IBM on Thursday announced a method of connecting processors inside of products ranging from cell phones to PCs to supercomputers.
This breakthrough — dubbed “through-silicon vias” — allows for a move away from horizontal 2-D chip layouts to 3-D chip stacking, in which chips and other components that usually sit side-by-side on a silicon wafer are stacked on top of one another.
The technology should extend battery life in wireless devices and increase speed data transfers between a computer’s processor and memory chips, the company said.
The manufacturing technique developed by IBM eliminates the need for metal wires currently used to connect 2-D chips together, instead using through-silicon vais to create vertical connections within the silicon wafer.
These connections, which are etched in the silicon and filled with metal, allow the stacking of multiple chips. The result is that greater amounts of information can be be passed between the chips.
Leaps and Bounds
IBM’s advance paves the way for 3-D chips that will extend Moore’s Law beyond its expected limits, said Lisa Su, vice president of IBM’s Semiconductor Research and Development Center. “This allows us to move 3-D chips from the ‘lab to the fab’ across a range of applications,” she said.
Moore’s Law is the theory that the number of transistors on an integrated circuit for minimum component cost doubles every 24 months.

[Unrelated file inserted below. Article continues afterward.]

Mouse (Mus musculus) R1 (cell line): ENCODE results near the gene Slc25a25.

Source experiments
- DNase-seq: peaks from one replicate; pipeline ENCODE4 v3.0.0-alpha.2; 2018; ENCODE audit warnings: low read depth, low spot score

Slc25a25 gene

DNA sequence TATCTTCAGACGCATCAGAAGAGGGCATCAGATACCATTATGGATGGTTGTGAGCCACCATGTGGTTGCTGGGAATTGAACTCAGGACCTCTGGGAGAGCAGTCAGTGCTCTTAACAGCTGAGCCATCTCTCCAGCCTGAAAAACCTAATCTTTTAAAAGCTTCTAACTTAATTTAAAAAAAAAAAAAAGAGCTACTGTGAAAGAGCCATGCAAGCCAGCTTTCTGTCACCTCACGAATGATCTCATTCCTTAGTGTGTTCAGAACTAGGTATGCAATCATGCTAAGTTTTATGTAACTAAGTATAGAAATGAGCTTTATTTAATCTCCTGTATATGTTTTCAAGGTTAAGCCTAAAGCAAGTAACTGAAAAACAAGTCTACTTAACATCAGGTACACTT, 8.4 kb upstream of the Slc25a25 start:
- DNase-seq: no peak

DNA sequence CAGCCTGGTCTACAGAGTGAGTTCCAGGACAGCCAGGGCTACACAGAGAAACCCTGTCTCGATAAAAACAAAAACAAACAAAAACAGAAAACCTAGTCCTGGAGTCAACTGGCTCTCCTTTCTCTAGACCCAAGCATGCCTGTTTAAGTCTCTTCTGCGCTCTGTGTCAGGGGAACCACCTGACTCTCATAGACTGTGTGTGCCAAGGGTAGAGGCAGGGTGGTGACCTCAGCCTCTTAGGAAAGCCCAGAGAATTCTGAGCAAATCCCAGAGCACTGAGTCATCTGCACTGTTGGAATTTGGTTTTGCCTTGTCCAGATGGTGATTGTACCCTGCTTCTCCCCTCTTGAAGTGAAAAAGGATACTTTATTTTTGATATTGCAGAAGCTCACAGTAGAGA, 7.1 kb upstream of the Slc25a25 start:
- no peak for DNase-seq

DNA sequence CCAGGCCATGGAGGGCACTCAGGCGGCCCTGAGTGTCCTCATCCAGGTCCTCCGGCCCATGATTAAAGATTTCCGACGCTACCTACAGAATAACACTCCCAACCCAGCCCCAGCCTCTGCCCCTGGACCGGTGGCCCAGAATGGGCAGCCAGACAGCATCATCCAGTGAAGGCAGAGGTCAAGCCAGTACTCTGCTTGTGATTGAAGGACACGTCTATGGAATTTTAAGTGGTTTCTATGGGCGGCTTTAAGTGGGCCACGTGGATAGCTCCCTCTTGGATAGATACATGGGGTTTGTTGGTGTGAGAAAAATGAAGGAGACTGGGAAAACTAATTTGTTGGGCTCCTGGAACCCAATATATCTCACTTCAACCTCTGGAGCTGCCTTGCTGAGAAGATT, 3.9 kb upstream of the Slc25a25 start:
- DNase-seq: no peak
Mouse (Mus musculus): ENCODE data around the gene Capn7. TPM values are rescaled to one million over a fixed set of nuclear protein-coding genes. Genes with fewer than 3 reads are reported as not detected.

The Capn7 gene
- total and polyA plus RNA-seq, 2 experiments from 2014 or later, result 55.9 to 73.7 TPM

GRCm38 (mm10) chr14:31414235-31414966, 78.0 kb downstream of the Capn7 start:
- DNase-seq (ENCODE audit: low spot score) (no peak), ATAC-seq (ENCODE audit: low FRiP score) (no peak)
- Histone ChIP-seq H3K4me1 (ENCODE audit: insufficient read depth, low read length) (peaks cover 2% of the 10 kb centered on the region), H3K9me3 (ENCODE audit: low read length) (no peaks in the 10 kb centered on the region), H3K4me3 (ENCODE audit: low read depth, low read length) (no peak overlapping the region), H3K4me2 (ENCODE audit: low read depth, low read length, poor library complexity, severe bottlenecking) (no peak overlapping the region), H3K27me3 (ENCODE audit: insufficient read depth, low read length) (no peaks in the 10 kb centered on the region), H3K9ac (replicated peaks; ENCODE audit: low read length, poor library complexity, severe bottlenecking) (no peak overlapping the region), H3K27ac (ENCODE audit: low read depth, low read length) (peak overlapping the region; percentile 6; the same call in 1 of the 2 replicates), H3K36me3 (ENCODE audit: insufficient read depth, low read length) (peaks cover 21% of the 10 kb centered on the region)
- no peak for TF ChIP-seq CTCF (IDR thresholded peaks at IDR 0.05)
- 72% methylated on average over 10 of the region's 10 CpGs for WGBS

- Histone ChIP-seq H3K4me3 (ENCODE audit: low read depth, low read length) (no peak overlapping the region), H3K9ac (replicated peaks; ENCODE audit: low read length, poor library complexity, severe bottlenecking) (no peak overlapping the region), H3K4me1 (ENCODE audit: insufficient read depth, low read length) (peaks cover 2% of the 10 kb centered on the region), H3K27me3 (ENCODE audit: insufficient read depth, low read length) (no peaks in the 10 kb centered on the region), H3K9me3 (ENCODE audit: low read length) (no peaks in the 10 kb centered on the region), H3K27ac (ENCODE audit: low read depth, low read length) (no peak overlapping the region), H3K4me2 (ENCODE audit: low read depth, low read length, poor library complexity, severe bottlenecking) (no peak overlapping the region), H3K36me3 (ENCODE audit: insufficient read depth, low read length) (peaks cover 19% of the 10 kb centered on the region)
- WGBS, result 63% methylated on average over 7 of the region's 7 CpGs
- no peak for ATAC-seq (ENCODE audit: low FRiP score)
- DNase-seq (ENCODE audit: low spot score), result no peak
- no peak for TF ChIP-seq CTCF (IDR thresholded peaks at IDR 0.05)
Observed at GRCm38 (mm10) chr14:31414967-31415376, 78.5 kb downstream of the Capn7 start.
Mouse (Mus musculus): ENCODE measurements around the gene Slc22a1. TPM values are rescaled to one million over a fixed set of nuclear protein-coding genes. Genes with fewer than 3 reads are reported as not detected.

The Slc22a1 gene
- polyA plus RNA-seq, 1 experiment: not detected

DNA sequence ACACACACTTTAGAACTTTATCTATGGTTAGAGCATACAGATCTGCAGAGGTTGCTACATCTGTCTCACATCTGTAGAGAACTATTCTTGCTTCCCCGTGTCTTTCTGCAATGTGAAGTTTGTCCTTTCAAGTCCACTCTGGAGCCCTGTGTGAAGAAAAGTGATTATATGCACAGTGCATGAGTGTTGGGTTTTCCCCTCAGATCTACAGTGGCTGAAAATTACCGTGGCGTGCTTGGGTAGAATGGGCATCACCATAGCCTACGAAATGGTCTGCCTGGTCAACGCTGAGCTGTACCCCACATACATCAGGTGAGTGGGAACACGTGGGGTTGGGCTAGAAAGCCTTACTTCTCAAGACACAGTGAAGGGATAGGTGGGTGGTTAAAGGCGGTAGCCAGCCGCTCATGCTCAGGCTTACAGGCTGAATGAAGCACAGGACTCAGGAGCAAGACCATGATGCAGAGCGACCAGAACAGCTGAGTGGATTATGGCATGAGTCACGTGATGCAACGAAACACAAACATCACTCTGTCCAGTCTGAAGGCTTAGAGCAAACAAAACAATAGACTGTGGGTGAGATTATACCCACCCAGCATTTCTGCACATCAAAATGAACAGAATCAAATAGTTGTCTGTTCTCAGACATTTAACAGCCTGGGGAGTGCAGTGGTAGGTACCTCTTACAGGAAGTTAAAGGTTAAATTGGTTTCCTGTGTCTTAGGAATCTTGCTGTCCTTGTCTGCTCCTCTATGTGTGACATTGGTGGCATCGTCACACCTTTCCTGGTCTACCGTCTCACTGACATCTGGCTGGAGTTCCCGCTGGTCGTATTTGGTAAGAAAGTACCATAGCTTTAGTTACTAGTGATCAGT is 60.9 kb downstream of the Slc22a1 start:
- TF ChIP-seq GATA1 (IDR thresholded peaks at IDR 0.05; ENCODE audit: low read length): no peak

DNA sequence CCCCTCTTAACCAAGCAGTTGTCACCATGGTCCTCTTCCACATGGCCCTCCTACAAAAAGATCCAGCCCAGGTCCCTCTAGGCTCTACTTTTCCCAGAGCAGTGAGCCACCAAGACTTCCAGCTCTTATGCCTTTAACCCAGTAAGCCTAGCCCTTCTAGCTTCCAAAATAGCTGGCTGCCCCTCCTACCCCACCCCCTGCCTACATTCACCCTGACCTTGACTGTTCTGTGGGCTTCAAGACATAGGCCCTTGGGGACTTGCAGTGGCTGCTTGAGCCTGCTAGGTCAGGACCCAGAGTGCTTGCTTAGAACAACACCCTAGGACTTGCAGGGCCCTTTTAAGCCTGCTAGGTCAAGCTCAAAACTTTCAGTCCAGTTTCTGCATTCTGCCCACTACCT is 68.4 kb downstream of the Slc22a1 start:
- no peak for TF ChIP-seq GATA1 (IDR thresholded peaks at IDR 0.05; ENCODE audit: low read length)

Samples of the new chips will go out to customers in the second half of 2007 and reach full production in 2008. The first users will be wireless LAN and cellular communications product manufacturers, according to the company.
IBM plans to apply the through-silicon-vias method to its microprocessors, stacking its Power series server chips and Blue Gene supercomputer chips on top of memory storage in order to increased performance.
Using the new technique, IBM claims to have shortened the distance data on the chip needs to travel by 1,000 times. The technology allows for the addition of up to 100 times more channels, or pathways, for that information to flow compared to 2-D chips.
Reducing Space, Saving Money
The new design can provide many benefits to device makers and users, including reducing overall costs. The 3-D chips could also help with the problem of power and heat dissipation.
“Clearly, anyone using high tech products would be interested in this,” Enderle told TechNewsWorld. “Smaller devices allow for lower costs and more robust solution. When you free up space you can lower costs all around.”